Roles for cell death in development, homeostasis, and the control of infections and cancer have long been recognized. Although excessive cell damage results in passive necrosis, cells can be triggered to engage molecular programs that result in cell death. Such triggers include cellular stress, oncogenic signals that engage tumor suppressor mechanisms, pathogen insults, and immune mechanisms. The best-known forms of programmed cell death are apoptosis and a recently recognized regulated necrosis termed necroptosis. Of the two best understood pathways of apoptosis, the extrinsic and intrinsic (mitochondrial) pathways, the former is induced by the ligation of death receptors, a subset of the TNF receptor (TNFR) superfamily. Ligation of these death receptors can also induce necroptosis. The extrinsic apoptosis and necroptosis pathways regulate each other and their balance determines whether cells live. Integral in the regulation and initiation of death receptor-mediated activation of programmed cell death is the aspartate-specific cysteine protease (caspase)-8. This review describes the role of caspase-8 in the initiation of extrinsic apoptosis execution and the mechanism by which caspase-8 inhibits necroptosis. The importance of caspase-8 in the development and homeostasis and the way that dysfunctional caspase-8 may contribute to the development of malignancies in mice and humans are also explored.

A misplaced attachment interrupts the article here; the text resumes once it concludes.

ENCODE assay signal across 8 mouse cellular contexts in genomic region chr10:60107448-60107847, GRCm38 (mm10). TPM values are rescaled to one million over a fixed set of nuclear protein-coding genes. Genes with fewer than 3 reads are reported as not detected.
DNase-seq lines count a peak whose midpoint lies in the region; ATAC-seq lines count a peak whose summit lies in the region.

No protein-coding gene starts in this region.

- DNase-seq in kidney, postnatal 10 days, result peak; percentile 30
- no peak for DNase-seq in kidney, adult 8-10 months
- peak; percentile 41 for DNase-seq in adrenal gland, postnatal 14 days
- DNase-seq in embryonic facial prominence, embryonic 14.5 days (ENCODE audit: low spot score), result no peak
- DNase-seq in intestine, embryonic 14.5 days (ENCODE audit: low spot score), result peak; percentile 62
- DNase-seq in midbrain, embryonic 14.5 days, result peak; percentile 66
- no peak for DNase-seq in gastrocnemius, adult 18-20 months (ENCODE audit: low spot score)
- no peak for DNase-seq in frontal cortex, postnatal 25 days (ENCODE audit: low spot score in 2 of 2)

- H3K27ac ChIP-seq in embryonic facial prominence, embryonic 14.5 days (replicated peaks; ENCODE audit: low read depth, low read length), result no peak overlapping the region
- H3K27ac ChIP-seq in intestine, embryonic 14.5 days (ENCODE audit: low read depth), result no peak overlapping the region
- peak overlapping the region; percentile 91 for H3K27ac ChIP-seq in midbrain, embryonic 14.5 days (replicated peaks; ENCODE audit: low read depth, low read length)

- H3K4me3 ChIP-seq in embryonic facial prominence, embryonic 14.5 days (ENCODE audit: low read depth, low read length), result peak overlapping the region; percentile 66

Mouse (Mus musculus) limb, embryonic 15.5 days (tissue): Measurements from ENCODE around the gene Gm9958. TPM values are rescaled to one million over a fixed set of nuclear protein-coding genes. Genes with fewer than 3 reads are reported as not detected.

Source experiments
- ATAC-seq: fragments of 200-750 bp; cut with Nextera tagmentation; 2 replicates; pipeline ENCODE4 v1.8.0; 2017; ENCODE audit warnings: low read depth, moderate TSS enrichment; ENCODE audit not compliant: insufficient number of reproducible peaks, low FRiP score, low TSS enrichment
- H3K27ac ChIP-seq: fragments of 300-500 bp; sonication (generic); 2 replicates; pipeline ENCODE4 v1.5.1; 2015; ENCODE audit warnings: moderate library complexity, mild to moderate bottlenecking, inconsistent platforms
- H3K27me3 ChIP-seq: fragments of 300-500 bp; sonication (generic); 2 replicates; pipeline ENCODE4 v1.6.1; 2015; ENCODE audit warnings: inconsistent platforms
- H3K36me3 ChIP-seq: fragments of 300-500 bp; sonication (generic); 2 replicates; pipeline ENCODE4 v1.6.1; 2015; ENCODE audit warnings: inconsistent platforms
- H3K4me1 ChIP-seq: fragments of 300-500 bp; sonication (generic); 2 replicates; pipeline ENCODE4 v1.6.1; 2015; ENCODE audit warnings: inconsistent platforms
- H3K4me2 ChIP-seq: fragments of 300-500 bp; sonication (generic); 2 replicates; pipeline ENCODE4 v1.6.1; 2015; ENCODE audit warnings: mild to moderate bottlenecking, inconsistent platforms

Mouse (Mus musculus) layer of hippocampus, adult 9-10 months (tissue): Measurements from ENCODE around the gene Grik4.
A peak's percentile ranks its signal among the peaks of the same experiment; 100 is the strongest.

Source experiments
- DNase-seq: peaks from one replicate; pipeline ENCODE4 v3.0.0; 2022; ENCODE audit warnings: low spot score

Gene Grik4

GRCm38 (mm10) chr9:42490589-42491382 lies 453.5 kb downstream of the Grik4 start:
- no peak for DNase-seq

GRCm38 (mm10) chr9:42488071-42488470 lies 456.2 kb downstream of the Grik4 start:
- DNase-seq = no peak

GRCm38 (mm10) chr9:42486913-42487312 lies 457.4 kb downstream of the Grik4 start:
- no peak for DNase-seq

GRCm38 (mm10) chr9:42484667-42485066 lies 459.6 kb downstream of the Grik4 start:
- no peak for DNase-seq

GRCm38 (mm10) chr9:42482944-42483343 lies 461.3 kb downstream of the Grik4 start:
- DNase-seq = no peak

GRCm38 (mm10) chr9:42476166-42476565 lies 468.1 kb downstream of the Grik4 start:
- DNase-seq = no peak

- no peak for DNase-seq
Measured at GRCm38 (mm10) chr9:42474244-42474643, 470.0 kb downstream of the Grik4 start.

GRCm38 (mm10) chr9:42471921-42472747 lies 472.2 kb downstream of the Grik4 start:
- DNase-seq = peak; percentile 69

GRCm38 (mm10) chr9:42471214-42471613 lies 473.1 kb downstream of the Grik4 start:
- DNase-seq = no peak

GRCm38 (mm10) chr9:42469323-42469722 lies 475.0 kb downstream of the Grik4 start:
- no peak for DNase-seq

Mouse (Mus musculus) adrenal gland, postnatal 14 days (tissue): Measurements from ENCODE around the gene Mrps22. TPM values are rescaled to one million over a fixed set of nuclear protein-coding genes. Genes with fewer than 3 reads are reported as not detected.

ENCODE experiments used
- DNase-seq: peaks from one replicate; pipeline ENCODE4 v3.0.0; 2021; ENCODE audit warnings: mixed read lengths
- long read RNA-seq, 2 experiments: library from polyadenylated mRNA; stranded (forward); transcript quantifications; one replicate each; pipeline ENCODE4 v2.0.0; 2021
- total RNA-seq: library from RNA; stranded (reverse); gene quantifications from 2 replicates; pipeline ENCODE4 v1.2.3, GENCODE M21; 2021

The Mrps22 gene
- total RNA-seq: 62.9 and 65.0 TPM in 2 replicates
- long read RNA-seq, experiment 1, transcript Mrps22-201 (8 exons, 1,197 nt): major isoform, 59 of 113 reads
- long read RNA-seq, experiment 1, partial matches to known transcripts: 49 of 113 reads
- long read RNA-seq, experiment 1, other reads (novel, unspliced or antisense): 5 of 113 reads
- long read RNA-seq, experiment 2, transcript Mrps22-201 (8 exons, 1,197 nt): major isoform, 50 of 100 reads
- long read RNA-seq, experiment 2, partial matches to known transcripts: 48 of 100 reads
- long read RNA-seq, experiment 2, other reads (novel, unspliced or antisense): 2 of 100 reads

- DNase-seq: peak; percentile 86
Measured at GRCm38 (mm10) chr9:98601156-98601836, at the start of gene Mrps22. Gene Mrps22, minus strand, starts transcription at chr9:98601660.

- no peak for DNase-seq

Keywords: apoptosis; caspase-8; development; hematopoiesis; inflammation; necroptosis.
© 2017 John Wiley & Sons A/S. Published by John Wiley & Sons Ltd.